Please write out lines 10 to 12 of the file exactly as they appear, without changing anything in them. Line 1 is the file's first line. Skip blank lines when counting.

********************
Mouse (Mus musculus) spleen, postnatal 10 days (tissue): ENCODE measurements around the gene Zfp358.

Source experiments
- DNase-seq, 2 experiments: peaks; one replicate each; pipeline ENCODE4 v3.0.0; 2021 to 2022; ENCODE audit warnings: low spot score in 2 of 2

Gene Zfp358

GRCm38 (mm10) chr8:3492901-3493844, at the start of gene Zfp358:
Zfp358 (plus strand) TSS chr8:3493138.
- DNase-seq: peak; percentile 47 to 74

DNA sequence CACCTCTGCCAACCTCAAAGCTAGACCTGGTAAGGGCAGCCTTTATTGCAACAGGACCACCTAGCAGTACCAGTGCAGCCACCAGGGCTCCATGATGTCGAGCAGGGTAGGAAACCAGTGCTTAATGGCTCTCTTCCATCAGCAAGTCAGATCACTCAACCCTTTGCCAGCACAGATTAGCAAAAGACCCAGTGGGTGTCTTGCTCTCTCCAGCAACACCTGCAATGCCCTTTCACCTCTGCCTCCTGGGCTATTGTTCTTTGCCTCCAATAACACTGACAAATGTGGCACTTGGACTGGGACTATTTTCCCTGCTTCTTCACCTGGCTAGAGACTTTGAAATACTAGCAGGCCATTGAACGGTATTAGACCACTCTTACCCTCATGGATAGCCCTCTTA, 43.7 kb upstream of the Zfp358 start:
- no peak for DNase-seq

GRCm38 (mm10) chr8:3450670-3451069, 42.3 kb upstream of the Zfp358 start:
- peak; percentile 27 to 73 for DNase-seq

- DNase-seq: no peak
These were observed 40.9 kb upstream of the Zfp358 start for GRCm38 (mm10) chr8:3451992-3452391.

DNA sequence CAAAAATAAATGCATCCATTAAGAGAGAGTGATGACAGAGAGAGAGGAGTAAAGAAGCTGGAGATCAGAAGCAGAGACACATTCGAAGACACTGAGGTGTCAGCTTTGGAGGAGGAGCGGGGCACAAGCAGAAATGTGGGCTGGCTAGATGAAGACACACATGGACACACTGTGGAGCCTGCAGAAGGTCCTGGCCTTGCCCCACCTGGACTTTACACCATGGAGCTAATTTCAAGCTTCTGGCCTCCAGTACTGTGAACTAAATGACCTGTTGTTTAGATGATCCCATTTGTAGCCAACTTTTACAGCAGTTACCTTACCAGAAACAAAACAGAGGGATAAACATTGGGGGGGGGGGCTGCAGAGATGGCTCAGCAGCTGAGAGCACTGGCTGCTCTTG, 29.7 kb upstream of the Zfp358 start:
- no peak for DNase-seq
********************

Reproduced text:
GRCm38 (mm10) chr8:3450670-3451069, 42.3 kb upstream of the Zfp358 start:
- peak; percentile 27 to 73 for DNase-seq

- DNase-seq: no peak